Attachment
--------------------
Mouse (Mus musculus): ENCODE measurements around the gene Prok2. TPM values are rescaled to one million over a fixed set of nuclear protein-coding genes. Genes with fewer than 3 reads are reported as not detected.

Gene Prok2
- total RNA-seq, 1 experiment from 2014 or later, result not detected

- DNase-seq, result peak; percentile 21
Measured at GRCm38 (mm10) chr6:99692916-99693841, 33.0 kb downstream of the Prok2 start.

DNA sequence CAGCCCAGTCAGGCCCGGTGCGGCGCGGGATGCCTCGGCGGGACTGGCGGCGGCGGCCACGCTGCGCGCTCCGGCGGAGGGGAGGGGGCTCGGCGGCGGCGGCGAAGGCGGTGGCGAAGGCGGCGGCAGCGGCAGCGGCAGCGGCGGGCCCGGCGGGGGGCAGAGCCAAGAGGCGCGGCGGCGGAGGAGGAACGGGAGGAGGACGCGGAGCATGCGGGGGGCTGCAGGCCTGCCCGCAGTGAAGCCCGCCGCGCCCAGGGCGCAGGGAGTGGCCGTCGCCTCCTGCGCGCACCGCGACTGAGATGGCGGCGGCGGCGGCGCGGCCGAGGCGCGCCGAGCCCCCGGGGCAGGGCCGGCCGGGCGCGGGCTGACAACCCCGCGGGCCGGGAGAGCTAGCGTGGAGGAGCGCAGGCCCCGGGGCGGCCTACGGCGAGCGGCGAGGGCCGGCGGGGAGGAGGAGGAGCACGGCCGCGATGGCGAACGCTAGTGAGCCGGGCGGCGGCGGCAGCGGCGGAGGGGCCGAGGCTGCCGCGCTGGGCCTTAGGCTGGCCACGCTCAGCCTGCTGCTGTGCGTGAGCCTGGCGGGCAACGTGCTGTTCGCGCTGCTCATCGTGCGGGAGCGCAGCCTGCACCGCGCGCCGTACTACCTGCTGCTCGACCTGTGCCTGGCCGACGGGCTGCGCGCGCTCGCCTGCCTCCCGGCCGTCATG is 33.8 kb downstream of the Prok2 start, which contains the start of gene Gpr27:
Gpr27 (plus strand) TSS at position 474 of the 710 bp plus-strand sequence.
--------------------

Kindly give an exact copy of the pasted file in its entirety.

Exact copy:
Mouse (Mus musculus): ENCODE measurements around the gene Prok2. TPM values are rescaled to one million over a fixed set of nuclear protein-coding genes. Genes with fewer than 3 reads are reported as not detected.

Gene Prok2
- total RNA-seq, 1 experiment from 2014 or later, result not detected

- DNase-seq, result peak; percentile 21
Measured at GRCm38 (mm10) chr6:99692916-99693841, 33.0 kb downstream of the Prok2 start.

DNA sequence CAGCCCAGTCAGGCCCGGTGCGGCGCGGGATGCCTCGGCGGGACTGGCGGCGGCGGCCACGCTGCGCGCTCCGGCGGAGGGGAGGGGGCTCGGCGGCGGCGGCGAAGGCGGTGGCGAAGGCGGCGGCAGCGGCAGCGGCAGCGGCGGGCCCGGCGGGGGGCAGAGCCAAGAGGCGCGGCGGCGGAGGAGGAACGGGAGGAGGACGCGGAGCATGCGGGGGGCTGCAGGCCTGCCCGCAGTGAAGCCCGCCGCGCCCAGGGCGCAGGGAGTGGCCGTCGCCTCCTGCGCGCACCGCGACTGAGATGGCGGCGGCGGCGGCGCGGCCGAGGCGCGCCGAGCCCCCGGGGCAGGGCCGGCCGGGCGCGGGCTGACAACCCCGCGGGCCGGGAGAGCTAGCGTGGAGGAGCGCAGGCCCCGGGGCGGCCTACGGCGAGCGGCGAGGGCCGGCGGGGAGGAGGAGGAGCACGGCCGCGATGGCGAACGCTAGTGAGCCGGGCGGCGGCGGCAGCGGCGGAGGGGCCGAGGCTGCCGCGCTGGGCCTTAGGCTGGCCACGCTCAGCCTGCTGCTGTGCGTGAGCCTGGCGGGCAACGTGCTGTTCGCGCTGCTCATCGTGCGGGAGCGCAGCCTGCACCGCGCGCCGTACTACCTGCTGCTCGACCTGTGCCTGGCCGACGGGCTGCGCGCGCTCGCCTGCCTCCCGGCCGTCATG is 33.8 kb downstream of the Prok2 start, which contains the start of gene Gpr27:
Gpr27 (plus strand) TSS at position 474 of the 710 bp plus-strand sequence.